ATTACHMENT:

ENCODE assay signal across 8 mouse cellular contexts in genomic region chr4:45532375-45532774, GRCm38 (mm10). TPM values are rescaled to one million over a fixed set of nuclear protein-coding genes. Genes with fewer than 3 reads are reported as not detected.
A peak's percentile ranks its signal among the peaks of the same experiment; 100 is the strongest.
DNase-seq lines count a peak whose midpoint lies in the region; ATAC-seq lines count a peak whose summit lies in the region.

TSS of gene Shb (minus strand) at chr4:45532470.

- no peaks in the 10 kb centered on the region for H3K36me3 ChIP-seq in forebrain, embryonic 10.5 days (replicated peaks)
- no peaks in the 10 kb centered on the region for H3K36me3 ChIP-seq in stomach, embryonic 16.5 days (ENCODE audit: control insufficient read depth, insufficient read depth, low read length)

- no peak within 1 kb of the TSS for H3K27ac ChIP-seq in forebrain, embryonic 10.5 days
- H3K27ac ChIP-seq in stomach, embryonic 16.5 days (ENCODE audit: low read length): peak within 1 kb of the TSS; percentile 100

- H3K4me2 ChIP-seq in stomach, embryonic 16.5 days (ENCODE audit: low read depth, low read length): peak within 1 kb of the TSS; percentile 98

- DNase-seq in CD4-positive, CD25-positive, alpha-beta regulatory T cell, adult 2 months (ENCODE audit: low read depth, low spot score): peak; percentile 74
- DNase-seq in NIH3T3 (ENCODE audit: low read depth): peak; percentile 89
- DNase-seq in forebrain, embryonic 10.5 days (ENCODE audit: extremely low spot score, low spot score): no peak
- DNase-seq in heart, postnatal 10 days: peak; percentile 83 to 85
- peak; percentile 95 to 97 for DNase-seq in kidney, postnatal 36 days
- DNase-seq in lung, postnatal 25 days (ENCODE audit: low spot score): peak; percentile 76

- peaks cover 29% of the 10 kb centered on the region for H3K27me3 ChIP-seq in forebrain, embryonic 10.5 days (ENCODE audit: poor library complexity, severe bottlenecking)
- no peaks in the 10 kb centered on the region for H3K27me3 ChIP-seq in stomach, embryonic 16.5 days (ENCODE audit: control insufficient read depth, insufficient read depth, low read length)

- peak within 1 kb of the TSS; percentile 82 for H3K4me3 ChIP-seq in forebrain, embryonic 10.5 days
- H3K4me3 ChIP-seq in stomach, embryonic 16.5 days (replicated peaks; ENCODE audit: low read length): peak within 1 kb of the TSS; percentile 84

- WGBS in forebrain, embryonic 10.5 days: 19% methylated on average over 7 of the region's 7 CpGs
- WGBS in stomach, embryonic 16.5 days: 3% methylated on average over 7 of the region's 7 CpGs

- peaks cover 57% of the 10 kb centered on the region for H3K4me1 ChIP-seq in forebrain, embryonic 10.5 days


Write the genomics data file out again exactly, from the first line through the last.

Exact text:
ENCODE assay signal across 8 mouse cellular contexts in genomic region chr4:45532375-45532774, GRCm38 (mm10). TPM values are rescaled to one million over a fixed set of nuclear protein-coding genes. Genes with fewer than 3 reads are reported as not detected.
A peak's percentile ranks its signal among the peaks of the same experiment; 100 is the strongest.
DNase-seq lines count a peak whose midpoint lies in the region; ATAC-seq lines count a peak whose summit lies in the region.

TSS of gene Shb (minus strand) at chr4:45532470.

- no peaks in the 10 kb centered on the region for H3K36me3 ChIP-seq in forebrain, embryonic 10.5 days (replicated peaks)
- no peaks in the 10 kb centered on the region for H3K36me3 ChIP-seq in stomach, embryonic 16.5 days (ENCODE audit: control insufficient read depth, insufficient read depth, low read length)

- no peak within 1 kb of the TSS for H3K27ac ChIP-seq in forebrain, embryonic 10.5 days
- H3K27ac ChIP-seq in stomach, embryonic 16.5 days (ENCODE audit: low read length): peak within 1 kb of the TSS; percentile 100

- H3K4me2 ChIP-seq in stomach, embryonic 16.5 days (ENCODE audit: low read depth, low read length): peak within 1 kb of the TSS; percentile 98

- DNase-seq in CD4-positive, CD25-positive, alpha-beta regulatory T cell, adult 2 months (ENCODE audit: low read depth, low spot score): peak; percentile 74
- DNase-seq in NIH3T3 (ENCODE audit: low read depth): peak; percentile 89
- DNase-seq in forebrain, embryonic 10.5 days (ENCODE audit: extremely low spot score, low spot score): no peak
- DNase-seq in heart, postnatal 10 days: peak; percentile 83 to 85
- peak; percentile 95 to 97 for DNase-seq in kidney, postnatal 36 days
- DNase-seq in lung, postnatal 25 days (ENCODE audit: low spot score): peak; percentile 76

- peaks cover 29% of the 10 kb centered on the region for H3K27me3 ChIP-seq in forebrain, embryonic 10.5 days (ENCODE audit: poor library complexity, severe bottlenecking)
- no peaks in the 10 kb centered on the region for H3K27me3 ChIP-seq in stomach, embryonic 16.5 days (ENCODE audit: control insufficient read depth, insufficient read depth, low read length)

- peak within 1 kb of the TSS; percentile 82 for H3K4me3 ChIP-seq in forebrain, embryonic 10.5 days
- H3K4me3 ChIP-seq in stomach, embryonic 16.5 days (replicated peaks; ENCODE audit: low read length): peak within 1 kb of the TSS; percentile 84

- WGBS in forebrain, embryonic 10.5 days: 19% methylated on average over 7 of the region's 7 CpGs
- WGBS in stomach, embryonic 16.5 days: 3% methylated on average over 7 of the region's 7 CpGs

- peaks cover 57% of the 10 kb centered on the region for H3K4me1 ChIP-seq in forebrain, embryonic 10.5 days